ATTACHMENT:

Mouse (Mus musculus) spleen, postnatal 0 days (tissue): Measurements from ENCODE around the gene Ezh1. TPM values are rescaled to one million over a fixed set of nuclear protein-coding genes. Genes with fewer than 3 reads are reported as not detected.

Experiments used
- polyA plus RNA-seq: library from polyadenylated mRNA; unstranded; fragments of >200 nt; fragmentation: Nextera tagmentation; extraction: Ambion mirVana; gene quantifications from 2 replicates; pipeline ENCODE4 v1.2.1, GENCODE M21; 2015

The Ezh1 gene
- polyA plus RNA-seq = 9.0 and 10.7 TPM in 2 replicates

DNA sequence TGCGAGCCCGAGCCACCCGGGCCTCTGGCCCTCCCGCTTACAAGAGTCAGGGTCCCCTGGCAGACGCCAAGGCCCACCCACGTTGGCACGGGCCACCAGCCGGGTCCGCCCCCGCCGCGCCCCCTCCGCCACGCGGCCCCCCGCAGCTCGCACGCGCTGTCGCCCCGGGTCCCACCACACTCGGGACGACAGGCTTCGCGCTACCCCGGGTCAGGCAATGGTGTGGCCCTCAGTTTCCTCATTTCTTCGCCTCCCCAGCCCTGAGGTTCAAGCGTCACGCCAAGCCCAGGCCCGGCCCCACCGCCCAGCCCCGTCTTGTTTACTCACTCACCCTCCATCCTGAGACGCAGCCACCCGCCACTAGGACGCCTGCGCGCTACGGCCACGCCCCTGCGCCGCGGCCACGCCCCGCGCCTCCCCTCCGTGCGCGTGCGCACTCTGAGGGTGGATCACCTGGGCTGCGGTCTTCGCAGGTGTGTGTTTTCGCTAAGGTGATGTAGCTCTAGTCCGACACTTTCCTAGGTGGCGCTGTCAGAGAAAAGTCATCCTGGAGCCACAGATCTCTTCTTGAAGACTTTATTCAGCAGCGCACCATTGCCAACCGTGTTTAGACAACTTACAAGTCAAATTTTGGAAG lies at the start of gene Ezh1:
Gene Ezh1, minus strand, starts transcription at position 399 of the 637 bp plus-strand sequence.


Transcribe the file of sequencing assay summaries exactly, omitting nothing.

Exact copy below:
Mouse (Mus musculus) spleen, postnatal 0 days (tissue): Measurements from ENCODE around the gene Ezh1. TPM values are rescaled to one million over a fixed set of nuclear protein-coding genes. Genes with fewer than 3 reads are reported as not detected.

Experiments used
- polyA plus RNA-seq: library from polyadenylated mRNA; unstranded; fragments of >200 nt; fragmentation: Nextera tagmentation; extraction: Ambion mirVana; gene quantifications from 2 replicates; pipeline ENCODE4 v1.2.1, GENCODE M21; 2015

The Ezh1 gene
- polyA plus RNA-seq = 9.0 and 10.7 TPM in 2 replicates

DNA sequence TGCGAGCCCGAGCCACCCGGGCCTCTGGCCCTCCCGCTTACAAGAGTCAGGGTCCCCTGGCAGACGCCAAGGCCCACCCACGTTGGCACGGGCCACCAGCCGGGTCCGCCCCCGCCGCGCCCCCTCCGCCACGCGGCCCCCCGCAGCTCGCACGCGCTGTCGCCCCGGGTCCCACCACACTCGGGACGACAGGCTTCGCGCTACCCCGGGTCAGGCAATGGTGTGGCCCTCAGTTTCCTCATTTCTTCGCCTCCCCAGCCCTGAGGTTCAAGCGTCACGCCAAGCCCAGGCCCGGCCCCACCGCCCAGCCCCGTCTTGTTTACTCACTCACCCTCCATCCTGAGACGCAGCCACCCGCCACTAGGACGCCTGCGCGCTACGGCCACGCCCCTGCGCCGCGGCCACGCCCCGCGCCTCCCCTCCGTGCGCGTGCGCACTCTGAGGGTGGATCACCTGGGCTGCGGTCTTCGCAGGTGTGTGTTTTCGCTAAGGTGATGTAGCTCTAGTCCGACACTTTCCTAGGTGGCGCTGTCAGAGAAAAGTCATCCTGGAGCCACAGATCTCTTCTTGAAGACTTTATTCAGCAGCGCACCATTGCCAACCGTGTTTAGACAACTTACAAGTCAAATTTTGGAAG lies at the start of gene Ezh1:
Gene Ezh1, minus strand, starts transcription at position 399 of the 637 bp plus-strand sequence.